Earlier in April, a few members of our North Island team travelled to Hamilton to participate in a Biocontrol Workshop hosted by the Waikato Biodiversity Forum.
Biocontrol is quite a drastic contrast to biosecurity:
Biocontrol – The control of an invasive species by the introduction of a natural predator
Biosecurity – Measures aimed at preventing the introduction of foreign species
In short, where biosecurity is aiming to keep foreign species out of the country, biocontrol is deliberately introducing new species in an attempt to control populations of existing weeds and insects. This may cause concern, given New Zealand's history with possums and ferrets. However, the processes before any species of insect or fungi are incredibly robust, and there is a large amount of research dedicated to ascertaining any adverse effects of this introduction.
The day consisted of two main components. The first was the workshop, where our team learned about a plethora of different NZ weeds and their implications to our native fauna. Just to list a few examples:
- Tradescantia is a weed that smothers forest floors, outcompeting all other flora.
- Woolly Nightshade is a plant with large leaves that prevent sunlight from reaching smaller ones. It also produces fruit that is toxic for many animals.
- Moth plant is a sturdy vine with similar implications and is difficult to control with herbicides.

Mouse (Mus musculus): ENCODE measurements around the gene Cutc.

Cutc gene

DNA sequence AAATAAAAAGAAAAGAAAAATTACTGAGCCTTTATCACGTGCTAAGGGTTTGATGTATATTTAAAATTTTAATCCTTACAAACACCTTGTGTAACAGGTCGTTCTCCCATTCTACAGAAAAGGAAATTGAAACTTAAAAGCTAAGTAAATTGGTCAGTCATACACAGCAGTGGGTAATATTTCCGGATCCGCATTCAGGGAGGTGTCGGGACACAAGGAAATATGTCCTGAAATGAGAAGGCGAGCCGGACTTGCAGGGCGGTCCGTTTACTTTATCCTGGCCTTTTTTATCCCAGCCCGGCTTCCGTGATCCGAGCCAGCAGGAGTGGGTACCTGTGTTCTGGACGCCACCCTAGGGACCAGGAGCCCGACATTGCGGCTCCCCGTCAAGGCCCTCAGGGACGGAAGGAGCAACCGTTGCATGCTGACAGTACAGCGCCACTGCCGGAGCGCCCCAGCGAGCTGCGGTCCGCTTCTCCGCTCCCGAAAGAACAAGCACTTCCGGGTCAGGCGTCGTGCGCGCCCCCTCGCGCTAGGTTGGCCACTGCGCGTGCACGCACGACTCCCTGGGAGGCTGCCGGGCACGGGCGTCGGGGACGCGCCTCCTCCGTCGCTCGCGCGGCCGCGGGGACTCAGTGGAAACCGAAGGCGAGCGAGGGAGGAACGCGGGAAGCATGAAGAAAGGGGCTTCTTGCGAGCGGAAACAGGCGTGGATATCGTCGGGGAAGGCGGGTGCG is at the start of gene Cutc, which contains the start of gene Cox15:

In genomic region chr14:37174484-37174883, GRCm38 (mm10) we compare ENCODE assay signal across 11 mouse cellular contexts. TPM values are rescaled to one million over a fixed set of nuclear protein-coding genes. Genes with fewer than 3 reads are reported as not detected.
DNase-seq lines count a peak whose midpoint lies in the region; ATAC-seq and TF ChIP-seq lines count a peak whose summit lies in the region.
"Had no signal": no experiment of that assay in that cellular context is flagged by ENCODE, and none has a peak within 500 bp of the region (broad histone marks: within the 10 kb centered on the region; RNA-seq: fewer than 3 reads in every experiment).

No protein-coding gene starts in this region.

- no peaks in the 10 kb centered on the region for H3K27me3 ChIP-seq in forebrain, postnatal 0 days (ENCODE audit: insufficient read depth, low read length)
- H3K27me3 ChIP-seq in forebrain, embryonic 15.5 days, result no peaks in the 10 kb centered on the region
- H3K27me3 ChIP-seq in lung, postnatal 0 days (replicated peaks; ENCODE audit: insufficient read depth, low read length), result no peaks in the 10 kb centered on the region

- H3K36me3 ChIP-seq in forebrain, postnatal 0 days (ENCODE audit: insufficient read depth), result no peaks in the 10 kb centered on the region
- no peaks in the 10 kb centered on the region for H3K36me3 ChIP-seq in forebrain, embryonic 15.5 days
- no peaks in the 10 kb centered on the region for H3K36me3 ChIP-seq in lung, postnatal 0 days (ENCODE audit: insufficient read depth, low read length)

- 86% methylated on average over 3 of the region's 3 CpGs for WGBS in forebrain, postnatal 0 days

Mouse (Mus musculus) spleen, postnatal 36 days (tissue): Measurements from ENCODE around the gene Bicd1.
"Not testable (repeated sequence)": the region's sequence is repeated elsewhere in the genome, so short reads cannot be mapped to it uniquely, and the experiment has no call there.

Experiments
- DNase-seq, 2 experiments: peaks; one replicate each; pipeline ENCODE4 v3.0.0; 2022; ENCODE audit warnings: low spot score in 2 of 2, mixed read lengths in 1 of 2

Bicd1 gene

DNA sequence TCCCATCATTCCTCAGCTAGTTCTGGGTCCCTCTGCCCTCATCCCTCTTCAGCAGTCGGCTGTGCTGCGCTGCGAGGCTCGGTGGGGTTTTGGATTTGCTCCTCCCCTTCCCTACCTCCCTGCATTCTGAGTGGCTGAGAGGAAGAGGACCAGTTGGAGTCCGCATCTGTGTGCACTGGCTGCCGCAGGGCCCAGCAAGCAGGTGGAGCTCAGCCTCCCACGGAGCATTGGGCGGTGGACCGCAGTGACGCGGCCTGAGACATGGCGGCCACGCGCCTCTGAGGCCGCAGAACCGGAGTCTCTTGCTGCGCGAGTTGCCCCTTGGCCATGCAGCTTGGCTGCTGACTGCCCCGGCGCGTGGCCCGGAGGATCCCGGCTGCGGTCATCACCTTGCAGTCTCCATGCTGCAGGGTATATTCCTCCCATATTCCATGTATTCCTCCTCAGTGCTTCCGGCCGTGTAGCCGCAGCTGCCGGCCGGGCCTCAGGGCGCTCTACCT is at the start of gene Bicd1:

Two scientists from Landcare Research delivered the majority of the presentation. They described control methods for not only these weeds, but plenty more, by using organisms from their respective native countries.
An excellent lunch was provided following the conclusion of the presentation, after which our team embarked on a field trip to Donny Park.
Currently, the Tradescantia weed is running rampart around the park, and the effects of this were nothing short of devastating. Very little native fauna could grow through the thick layer of this one species, with the only exception being a few trees. To control this, two biocontrol methods have been introduced here:
- Brazilian yellow leaf spot fungus
- Three species of Tradescantia beetle
Both control agents are highly specific to the Tradescantia weed, meaning that they will not affect any of our other species. The results were not only noticeable, but incredible. Though the weed was still prevalent, it was sick. Rather than green, many of the leaves were yellow with fungi. There were holes in most leaves or stems from the beetles.
By using biocontrol as a method of control for these weeds, we do not need to use herbicides that may harm our other species. Not only this, but after the initial cost of rearing and establishment of the agents, the process of this control is free.
All in all, the team at SPS Biota would like to thank Waikato Biodiversity Forum for hosting the workshop, and Landcare Research for the insight into a field we previously had not heard about.